Printer Friendly

Manitoba Green Building Policy

Green Building Coordination Team
Accommodations Services Division
Infrastructure & Transportation
1700 Portage Avenue
Winnipeg, MB R3J 0E1

Building green
for a greener future

The goal of the Green Building Policy is to create cost-effective buildings that respect the environment and contribute to healthier and more sustainable communities. That is why both government and the private sector recognize that green building makes sense. Working together, under the new policy, Manitobans can look forward to seeing more and more industry professionals adopting innovative green building design and construction practices.

Building on that leadership, the Manitoba government introduced a Green Building Policy in April 2007. The policy is designed to ensure that new, provincially funded buildings are less costly to operate and maintain, use less energy, and produce fewer greenhouse gas and other emissions than conventional buildings.

In Canada, buildings use about one-third of all energy; produce approximately one-third of all greenhouse gas emissions; and are responsible for about one-third of all solid waste in landfills due to construction and demolition. With green building, there is an opportunity for buildings to contribute to broader public policy objectives of using energy more efficiently, addressing climate change and promoting sustainable communities.

Manitoba's Green Building Policy

The Green Building Policy for Government of Manitoba funded projects requires:

  1. Use of an Integrated Design Process.

    The integrated design process provides the opportunity for building owners and the people who fund, supply products to, design, construct, inspect, operate, maintain and occupy buildings to make all major building design decisions together as a team. This makes the design process more efficient and results in a cost-effective green building.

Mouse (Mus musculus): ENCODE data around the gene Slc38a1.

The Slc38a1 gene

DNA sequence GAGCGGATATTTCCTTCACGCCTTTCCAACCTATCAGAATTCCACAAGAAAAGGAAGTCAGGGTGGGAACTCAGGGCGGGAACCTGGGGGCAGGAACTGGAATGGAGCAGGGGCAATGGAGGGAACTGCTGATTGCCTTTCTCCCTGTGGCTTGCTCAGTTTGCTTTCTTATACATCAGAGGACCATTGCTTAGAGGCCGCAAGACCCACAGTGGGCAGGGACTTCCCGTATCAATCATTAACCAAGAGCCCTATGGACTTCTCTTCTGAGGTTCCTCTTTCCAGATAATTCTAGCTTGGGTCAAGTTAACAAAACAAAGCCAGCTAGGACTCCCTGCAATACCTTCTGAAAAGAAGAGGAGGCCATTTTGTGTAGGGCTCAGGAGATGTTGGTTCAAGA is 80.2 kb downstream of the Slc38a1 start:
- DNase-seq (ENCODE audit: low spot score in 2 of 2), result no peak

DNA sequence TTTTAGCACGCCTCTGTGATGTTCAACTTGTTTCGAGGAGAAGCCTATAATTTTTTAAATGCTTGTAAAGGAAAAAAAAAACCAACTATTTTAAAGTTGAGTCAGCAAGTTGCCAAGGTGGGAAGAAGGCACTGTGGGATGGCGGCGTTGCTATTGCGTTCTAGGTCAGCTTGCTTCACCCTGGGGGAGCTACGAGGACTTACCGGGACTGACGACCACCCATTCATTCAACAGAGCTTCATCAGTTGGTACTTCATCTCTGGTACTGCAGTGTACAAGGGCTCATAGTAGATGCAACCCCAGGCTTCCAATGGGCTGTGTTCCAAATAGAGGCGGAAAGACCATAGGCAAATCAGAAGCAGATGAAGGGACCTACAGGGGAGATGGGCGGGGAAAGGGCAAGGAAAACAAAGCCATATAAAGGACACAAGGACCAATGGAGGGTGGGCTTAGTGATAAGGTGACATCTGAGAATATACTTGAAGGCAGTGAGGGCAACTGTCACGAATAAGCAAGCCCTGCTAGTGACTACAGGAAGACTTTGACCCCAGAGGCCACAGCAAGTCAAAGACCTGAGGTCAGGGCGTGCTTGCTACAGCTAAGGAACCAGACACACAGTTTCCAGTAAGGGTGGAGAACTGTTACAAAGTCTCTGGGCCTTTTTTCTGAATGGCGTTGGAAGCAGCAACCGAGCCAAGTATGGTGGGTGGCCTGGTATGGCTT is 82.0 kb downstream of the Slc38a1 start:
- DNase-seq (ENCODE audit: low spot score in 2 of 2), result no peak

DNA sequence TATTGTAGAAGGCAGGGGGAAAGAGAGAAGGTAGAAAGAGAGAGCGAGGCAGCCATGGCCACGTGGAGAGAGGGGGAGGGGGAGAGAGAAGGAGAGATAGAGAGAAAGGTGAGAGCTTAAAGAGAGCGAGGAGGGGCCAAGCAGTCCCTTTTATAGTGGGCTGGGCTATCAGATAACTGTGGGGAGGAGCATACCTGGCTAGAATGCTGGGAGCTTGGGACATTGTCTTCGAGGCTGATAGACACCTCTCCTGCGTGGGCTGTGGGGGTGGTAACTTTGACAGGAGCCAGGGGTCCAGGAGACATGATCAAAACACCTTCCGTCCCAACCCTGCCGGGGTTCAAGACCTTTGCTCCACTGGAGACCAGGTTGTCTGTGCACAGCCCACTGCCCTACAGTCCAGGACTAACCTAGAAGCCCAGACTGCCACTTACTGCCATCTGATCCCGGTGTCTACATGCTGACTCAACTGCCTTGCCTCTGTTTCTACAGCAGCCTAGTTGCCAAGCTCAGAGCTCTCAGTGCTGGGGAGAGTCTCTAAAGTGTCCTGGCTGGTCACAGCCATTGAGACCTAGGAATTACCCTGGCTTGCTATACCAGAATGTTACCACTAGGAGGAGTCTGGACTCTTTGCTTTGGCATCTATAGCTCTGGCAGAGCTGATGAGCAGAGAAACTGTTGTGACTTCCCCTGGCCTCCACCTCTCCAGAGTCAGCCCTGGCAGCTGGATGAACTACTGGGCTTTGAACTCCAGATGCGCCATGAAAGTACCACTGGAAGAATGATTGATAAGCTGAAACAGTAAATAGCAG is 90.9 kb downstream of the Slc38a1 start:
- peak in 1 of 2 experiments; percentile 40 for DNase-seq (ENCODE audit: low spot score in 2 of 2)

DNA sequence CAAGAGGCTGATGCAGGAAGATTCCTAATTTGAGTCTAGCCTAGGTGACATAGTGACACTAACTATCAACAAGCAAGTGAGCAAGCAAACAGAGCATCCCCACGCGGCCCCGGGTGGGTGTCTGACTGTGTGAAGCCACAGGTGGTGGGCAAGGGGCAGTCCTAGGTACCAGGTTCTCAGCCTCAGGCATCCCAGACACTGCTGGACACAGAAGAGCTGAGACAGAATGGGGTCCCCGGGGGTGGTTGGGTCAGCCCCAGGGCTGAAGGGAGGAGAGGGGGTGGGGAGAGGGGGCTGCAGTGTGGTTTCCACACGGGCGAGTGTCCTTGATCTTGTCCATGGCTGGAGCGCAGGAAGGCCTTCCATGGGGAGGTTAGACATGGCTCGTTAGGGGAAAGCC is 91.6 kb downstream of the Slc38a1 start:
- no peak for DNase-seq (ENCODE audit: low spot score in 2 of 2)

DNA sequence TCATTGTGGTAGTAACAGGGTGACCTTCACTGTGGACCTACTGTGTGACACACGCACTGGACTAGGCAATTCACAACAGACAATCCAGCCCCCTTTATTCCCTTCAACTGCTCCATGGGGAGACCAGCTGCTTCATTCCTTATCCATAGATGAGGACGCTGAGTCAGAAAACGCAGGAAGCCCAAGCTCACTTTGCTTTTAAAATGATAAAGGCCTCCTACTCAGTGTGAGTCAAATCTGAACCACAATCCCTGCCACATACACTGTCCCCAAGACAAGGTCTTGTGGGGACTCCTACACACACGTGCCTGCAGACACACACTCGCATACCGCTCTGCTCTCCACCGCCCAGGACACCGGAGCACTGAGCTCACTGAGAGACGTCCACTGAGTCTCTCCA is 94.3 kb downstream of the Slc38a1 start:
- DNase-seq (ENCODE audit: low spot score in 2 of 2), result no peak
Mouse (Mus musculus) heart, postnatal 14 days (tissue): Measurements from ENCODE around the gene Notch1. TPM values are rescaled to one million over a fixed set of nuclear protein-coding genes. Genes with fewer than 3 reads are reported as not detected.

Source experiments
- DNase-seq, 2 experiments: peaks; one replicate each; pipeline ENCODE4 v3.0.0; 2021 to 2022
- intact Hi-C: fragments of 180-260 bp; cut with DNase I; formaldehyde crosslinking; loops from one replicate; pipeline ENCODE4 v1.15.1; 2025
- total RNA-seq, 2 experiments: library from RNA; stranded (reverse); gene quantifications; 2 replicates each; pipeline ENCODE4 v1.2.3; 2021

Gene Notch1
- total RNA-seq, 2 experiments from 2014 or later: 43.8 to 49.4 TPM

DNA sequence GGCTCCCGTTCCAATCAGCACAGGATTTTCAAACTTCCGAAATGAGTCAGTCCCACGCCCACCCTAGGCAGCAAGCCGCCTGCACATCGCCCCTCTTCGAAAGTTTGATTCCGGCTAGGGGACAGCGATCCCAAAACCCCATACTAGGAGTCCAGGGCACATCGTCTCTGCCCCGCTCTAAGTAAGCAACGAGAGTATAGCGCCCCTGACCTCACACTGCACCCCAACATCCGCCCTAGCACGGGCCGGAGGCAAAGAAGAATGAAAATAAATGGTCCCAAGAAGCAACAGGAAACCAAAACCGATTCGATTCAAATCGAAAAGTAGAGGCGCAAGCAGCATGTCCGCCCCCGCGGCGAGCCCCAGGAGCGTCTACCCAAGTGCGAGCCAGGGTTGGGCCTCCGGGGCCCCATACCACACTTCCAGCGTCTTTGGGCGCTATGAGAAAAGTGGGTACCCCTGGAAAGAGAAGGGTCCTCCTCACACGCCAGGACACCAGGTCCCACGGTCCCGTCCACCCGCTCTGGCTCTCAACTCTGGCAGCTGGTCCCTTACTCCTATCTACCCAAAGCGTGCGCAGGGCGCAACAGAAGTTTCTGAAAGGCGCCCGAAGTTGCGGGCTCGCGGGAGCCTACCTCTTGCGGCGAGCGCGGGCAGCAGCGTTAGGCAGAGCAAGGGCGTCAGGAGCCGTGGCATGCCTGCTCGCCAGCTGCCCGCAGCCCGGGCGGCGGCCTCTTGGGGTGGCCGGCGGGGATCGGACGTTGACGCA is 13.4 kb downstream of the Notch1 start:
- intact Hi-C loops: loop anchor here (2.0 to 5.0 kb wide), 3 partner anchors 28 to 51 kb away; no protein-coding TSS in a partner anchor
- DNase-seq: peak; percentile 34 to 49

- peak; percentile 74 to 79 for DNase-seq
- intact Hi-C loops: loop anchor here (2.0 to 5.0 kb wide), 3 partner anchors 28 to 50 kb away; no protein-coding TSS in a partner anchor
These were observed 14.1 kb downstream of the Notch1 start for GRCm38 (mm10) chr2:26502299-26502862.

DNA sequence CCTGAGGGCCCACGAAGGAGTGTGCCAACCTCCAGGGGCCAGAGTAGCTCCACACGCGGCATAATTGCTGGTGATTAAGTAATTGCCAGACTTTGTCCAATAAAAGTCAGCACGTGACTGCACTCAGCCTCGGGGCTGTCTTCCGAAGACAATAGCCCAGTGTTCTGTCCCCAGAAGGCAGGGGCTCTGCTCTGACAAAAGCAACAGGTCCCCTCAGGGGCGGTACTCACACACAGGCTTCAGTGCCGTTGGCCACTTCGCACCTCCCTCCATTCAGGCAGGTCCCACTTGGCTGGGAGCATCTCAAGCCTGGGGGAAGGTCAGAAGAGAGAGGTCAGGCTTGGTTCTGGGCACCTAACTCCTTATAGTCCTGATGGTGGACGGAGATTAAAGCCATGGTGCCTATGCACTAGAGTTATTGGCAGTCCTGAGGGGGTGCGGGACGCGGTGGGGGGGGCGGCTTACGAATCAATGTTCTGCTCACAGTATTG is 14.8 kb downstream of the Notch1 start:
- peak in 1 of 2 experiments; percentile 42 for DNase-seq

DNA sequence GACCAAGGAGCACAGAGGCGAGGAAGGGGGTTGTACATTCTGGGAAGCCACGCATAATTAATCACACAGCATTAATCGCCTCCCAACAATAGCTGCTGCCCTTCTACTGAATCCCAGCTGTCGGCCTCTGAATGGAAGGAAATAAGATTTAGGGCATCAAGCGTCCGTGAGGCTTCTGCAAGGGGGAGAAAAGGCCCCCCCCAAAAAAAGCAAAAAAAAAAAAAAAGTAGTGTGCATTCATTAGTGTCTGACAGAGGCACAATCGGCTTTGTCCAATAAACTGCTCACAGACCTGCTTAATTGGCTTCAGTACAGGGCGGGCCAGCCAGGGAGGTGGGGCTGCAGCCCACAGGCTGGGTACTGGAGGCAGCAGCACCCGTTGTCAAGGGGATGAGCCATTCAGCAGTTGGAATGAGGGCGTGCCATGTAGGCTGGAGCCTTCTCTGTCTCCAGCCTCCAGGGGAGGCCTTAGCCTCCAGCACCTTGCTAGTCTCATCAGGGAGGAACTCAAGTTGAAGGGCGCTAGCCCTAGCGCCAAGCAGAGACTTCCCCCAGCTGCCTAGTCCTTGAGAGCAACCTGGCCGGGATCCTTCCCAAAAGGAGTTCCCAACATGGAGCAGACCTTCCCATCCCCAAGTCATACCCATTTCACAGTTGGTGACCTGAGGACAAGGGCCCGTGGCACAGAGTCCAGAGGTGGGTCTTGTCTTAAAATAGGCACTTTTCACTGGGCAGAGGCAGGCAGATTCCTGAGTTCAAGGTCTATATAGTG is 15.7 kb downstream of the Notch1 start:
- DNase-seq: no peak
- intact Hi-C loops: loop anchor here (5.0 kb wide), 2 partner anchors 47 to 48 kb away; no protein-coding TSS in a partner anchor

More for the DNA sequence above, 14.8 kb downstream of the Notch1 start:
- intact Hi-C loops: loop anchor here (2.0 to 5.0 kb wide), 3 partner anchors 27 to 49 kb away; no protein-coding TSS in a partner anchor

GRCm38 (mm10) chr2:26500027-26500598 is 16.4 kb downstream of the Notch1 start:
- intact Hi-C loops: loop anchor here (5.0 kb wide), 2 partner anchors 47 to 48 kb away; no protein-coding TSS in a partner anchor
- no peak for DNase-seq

2. Minimum levels of energy efficiency (33 percent better than the Model National Energy Code for Buildings, and meeting Manitoba Hydro's Power Smart Design Standards).

  3. Life-cycle costing of the building or building systems.

    Life-Cycle Costing is a method for evaluating the economic costs of a project or project alternatives over a specified time period. Applied to buildings or building systems, life-cycle costing sums all relevant costs over a designated time period, including: the costs of designing, purchasing/leasing, constructing/installing, operating, maintaining, repairing, replacing, and disposing of a particular building design or system. Life-cycle costing allows for better financial decision-making about buildings and building components.

  4. Minimum LEED® (Leadership in Energy and Environmental Design) Silver certification.

    LEED® is an internationally recognized green building rating system. LEED® helps define green building and provides independent third-party verification and certification of green building projects. In Canada, LEED® is administered by the Canada Green Building Council (CaGBC). For more information, visit

  5. Preference for low or zero carbon renewable energy source.

Following is a list of documents including the green building policy, a policy implementation guide for building design professionals, news releases about the policy, presentations, and reports.

If you have questions or comments about the policy, please email

Policy Document

Tools and Guides

News Releases